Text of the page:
Dolphin Left Bleeding After Reported Attack at SeaWorld Orlando


A TikTok video posted on November 5 appears to show the aftermath of a reported dolphin attack at SeaWorld Orlando in Florida. According to the person who posted it, numerous dolphins repeatedly attacked another dolphin during a show at the marine park, leaving the animal bleeding. An attack like this never should have been allowed to happen. How many more times must the dysfunction, cruelty, and profound animal suffering at SeaWorld be exposed before the parks release the dolphins and others to seaside sanctuaries?

In nature, dolphins maintain dynamic relationships with large social networks, choose their own mates, and swim freely in the ocean. But at SeaWorld parks, about 140 of them are confined to just seven small tanks, where they can’t escape attacks from other frustrated, aggressive animals.

This Isn’t an Isolated Incident

Over the summer, PETA obtained eyewitness footage from a visitor at SeaWorld San Diego, showing a violent attack among orcas that seriously wounded one, believed to be Corky, the longest-held captive orca in the world.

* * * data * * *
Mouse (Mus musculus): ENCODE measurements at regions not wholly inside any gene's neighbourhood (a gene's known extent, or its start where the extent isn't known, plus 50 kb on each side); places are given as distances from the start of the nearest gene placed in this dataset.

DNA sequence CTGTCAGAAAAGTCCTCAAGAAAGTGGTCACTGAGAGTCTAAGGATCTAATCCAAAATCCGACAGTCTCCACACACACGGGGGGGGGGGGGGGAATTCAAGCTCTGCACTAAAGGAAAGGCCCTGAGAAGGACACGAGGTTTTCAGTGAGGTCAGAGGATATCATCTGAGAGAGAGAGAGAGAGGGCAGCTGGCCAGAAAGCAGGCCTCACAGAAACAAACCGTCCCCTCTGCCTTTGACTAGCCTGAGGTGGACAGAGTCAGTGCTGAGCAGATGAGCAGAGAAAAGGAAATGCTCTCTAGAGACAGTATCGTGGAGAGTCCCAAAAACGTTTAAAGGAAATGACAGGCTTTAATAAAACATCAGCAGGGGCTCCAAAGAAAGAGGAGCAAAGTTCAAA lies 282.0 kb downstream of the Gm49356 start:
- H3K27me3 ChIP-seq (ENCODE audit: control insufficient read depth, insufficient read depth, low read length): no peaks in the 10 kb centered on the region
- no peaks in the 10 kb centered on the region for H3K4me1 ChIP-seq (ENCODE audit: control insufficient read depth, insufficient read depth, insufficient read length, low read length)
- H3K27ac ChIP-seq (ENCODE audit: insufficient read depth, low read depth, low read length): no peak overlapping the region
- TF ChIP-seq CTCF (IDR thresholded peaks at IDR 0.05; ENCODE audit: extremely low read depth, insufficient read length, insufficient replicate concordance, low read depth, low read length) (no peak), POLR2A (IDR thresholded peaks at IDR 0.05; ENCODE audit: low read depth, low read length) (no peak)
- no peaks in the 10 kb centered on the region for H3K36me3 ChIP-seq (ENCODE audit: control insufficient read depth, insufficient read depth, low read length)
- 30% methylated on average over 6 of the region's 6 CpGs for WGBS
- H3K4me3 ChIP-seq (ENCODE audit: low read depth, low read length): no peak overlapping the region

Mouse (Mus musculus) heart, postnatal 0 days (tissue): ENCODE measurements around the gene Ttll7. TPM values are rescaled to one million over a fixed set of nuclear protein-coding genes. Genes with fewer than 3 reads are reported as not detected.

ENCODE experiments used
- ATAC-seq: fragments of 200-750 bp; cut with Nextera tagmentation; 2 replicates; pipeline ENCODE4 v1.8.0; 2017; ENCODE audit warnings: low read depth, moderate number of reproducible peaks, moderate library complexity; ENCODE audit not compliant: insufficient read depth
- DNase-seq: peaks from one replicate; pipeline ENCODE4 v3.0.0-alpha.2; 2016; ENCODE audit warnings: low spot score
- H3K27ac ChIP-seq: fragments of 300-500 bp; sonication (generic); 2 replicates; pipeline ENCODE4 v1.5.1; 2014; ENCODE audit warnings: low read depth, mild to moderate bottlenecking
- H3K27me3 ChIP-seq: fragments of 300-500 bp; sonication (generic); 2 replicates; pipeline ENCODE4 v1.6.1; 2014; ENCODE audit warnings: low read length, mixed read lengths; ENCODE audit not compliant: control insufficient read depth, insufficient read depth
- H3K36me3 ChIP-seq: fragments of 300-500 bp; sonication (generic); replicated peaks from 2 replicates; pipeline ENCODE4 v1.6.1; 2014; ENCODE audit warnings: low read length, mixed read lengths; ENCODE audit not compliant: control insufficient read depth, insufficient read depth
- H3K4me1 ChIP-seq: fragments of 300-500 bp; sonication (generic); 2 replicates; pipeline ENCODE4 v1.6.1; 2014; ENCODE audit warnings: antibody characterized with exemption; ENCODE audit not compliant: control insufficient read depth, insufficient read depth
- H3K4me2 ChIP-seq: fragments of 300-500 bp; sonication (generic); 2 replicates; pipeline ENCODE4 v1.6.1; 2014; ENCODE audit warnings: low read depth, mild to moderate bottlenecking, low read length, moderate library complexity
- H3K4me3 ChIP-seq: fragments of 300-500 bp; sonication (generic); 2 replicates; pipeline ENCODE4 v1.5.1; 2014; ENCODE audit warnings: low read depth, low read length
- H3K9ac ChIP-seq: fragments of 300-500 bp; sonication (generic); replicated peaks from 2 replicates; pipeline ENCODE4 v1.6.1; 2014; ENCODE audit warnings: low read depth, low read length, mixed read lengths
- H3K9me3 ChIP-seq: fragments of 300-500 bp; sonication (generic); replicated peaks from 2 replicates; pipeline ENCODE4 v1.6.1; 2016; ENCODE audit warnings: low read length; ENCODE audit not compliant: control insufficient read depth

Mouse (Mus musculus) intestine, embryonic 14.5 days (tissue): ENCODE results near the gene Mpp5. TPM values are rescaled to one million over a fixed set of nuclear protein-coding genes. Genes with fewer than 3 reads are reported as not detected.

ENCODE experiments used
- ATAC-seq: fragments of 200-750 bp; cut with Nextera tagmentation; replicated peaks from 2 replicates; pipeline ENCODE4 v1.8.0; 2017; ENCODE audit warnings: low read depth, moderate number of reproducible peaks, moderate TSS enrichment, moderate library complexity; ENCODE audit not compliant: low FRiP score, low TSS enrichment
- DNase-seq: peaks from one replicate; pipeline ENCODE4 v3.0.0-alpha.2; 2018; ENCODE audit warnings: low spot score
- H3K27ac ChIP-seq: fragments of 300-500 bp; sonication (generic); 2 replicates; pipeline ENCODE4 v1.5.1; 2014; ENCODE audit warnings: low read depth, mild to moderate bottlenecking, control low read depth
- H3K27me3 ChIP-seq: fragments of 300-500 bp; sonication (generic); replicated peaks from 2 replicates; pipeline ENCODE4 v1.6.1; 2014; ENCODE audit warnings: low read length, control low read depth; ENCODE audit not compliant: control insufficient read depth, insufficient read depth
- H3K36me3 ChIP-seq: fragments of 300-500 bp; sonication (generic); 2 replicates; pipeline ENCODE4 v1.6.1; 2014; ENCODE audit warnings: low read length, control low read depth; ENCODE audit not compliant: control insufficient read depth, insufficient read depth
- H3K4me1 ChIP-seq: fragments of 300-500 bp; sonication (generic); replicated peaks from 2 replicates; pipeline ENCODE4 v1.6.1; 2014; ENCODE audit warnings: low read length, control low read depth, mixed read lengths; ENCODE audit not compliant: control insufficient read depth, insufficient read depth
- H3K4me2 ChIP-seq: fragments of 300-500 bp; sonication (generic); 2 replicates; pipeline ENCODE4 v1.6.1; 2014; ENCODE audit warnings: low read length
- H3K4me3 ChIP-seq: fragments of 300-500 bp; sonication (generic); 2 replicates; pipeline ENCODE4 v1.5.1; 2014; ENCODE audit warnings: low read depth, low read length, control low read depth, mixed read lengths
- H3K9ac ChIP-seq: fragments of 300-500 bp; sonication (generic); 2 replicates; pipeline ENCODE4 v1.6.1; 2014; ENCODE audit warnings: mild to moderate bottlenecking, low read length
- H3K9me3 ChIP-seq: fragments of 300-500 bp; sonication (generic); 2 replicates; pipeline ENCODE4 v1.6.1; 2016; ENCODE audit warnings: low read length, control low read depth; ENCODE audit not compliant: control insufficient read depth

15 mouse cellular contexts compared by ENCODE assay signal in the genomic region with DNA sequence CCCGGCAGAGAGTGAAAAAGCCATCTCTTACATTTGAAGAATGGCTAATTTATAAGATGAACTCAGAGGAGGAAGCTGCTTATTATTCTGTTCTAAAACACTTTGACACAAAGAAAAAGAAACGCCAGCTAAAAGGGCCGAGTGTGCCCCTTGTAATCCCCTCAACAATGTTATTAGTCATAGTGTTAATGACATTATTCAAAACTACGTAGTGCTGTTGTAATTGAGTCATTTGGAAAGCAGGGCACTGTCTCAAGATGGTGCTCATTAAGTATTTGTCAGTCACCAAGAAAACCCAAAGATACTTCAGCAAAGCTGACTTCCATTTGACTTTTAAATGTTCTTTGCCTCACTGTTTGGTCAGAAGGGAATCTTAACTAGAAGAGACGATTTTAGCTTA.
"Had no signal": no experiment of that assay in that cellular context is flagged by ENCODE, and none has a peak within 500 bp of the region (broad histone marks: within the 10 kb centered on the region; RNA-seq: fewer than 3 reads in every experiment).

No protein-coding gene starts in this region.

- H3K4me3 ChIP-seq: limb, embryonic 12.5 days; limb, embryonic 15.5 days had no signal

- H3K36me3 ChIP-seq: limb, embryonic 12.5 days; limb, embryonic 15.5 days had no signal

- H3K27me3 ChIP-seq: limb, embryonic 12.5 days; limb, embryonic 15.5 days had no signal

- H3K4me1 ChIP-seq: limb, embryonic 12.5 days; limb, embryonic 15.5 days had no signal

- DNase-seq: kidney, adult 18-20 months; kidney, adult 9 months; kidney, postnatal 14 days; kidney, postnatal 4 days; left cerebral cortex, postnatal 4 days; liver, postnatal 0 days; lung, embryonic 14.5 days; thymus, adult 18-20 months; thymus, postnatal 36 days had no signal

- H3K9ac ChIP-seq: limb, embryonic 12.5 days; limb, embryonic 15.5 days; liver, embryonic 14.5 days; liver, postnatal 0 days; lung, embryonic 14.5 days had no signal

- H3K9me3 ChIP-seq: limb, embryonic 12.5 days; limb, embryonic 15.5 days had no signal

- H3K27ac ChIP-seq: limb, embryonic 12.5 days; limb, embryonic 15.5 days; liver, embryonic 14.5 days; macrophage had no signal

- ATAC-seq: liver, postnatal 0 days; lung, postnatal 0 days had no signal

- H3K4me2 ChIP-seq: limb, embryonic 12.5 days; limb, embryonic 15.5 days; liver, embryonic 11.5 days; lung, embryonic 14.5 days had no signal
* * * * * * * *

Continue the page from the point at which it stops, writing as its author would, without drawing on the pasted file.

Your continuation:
And last year, PETA received whistleblower reports alleging that the same park kept all 10 orcas held there together, despite a documented history of aggression among some of them. This led 6-year-old orca Amaya (who has since died) to chase and injure Corky.

Take Action for Animals at SeaWorld Parks

Because of PETA’s campaigns as well as mounting criticism of SeaWorld, the company ended its sordid orca-breeding program and then agreed to stop allowing trainers to stand on dolphins’ faces and backs in cruel circus-style shows. But 18 orcas are still suffering at the abusement parks, and other dolphins and whales are still being used as breeding machines to create generations of suffering animals.

The only way for SeaWorld to prevent future attacks is by releasing the animals to seaside sanctuaries, where they could live in a naturalistic environment.

Urge SeaWorld to relocate dolphins to seaside sanctuaries





Source link

Scroll to Top
Scroll to Top